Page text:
For example, Edmond Huot, while generally not enthusiastic about the concept, makes one exemption: Finnair. “They left a lot of space blank, but it is done in a very nice way.” he explained. “They leaned into this design trend with a more sophisticated and intentional approach, turning up the volume on aspects of their livery including the nuanced typography and letterforms as well as the utilitarian and stark color scheme. Sometimes less really is more. It is perfectly integrated with the overall brand identity and encapsulates very well the Nordic minimalism that Finnair takes pride in.”
Guilhem Renier has his own theory about the recent spread of eurowhite liveries throughout the industry:
“Most of the time, liveries are provided in a branding package that includes the entire branding of the airline, and it’s clear that the livery is not the priority of the company that created the branding,” he explains. “So, to avoid taking risks, most airlines end up with a clean ‘eurowhite’ livery on which their logo appears clearly. If you want to avoid making mistakes, do what everyone else does.”
When asked which of the latest airline liveries he found most interesting, Renier named the following:
- Brussels Airlines (Belgium)
“Brussels Airlines used to have a livery that had really aged badly – that grey/blue belly, that dark blue tail, with a 3D effect logo -, all the codes of the 90s-2000s that were no longer up to date. But their new livery has refreshed all of this with their large color dots that recall a bit of the Atomium in Brussels, as well as their new, more modern font.”
- ITA Airways (Italy)
“I was very skeptical about ITA until I saw the planes in real life, and this blue with ‘mica’ effect. It is particularly beautiful on the tarmac. It attracts attention, and clearly those planes do not go unnoticed. The audacity comes from the use of this glitter paint. However, I am still trying to understand the design of the tail.”
- Condor (Germany)
“Condor has the most divisive livery of the moment. I think the move is successful. Condor is a company that often changes its liveries. Their previous one was quite successful and still modern, but this radical choice they have made works rather well.
“Condor is a holiday charter company, so it is not really too affected by ‘design mistakes’. Passengers will not hold it against them as they would if they were a legacy airline, which is probably what allowed them this audacious. And the fact they made this change while receiving their brand-new A330neo has unconsciously attached a ‘modern’ image to this livery. It has generated a lot of talk, a lot of publicity for Condor. So, in my opinion, it is successful.”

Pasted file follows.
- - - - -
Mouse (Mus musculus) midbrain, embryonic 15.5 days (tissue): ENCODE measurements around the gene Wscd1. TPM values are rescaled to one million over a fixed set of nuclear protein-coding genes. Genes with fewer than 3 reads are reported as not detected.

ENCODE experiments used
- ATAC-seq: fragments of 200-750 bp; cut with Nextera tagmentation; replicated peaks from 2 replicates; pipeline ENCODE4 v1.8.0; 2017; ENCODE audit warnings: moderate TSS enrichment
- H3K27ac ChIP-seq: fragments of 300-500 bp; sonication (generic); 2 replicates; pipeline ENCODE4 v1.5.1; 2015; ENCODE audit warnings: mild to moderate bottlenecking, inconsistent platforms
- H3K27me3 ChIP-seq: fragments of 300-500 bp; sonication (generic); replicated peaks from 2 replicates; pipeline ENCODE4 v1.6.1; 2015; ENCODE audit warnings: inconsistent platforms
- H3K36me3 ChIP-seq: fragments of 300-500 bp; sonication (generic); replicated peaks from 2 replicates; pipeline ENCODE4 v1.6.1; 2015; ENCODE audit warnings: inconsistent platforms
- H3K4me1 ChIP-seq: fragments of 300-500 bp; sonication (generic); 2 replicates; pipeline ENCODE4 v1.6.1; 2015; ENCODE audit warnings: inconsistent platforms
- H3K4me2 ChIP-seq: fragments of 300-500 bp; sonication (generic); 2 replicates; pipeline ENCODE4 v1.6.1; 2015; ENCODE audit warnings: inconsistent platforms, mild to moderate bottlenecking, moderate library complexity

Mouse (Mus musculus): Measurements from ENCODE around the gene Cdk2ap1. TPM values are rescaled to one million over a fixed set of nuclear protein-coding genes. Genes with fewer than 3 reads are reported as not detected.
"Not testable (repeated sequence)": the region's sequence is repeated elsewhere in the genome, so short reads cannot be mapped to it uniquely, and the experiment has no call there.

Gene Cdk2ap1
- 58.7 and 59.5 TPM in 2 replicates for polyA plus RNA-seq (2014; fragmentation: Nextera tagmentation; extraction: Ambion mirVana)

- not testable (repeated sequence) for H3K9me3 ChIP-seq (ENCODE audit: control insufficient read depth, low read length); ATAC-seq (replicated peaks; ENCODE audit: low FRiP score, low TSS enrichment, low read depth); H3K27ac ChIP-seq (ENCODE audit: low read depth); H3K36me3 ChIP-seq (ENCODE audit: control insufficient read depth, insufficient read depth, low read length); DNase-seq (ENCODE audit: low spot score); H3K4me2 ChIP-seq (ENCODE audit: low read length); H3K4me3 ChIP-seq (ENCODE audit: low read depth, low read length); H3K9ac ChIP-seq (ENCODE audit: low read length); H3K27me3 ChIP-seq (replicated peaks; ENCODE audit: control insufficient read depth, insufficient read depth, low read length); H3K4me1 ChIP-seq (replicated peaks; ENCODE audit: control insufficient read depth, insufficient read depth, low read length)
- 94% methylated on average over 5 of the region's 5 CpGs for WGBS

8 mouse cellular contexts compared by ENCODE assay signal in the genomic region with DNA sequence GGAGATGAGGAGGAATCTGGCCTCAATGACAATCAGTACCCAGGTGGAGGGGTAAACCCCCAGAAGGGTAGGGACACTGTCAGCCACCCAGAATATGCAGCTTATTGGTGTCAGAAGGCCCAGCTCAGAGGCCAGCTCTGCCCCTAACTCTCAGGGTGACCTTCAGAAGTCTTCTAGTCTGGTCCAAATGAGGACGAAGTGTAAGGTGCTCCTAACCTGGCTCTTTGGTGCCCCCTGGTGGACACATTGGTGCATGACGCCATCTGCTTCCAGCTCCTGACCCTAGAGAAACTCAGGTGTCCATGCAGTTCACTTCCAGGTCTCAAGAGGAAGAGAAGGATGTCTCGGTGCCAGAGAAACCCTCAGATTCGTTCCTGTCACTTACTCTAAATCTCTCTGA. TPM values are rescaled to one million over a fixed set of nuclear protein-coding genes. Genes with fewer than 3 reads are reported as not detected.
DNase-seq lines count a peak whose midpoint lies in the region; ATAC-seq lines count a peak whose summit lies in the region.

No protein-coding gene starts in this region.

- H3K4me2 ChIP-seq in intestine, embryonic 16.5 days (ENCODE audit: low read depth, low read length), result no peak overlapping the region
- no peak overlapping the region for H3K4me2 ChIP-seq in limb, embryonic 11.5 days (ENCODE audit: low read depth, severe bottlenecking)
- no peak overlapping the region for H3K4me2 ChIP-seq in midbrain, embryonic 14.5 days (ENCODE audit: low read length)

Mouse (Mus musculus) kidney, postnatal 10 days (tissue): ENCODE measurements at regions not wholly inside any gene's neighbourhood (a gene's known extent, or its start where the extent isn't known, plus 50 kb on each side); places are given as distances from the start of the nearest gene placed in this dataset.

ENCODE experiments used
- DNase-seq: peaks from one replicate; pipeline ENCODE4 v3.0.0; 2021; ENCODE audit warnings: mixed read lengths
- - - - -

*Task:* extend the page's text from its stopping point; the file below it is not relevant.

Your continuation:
How do you keep your brand fresh when consistency is one of your core tenets, though? Take for example VistaJet, a global business aviation company that has made consistency within passenger experience a central element of its identity. Matteo Atti, VistaJet’s Chief Marketing Officer, told AeroTime: “Consistency is the biggest blessing and, at the same time, the biggest difficulty… How do you keep evolving the brand so that it doesn’t become stale, while keeping the consistency of the experience? You need to keep tweaking it slightly so that it stays current.”
For VistaJet the brand is a holistic experience. It’s not just the livery or the crew uniform – although this matters as well – but every single detail, down to the smell of the cabin. Yes, that’s right: VistaJet makes sure that all cabins across its 360-strong global fleet smell the same. Likewise, the cabin colors and furnishings, even the wine choices and amenities, are consistent across the whole fleet, it doesn’t matter where in the world you board one of their planes.
“It is a sensorial experience. Some of our customers like the fact that the moment they come onboard they already know exactly where to leave their stuff. It’s like a home away from home for them. You build a brand not just through design but with feelings in mind”.
When it comes to keeping the brand up to date, Guilhem Renier also has some advice for the more conservative airlines out there.
“Overall, all airlines that have not changed their livery in at least 10-15 years, with a few exceptions, should start thinking about some modernization, without necessarily going for a complete livery change,” Renier said. “With the increasingly fierce competition between airlines, keeping a livery for too long can unconsciously suggest that the airline is not modernizing, even if in reality they have a modern fleet.”
Renier aims to update his livery report every two to three years, which will make it possible, among other things, to see the evolution of livery styles over time. In the meantime, you can follow Renier and his livery suggestions on La Livery digital channels.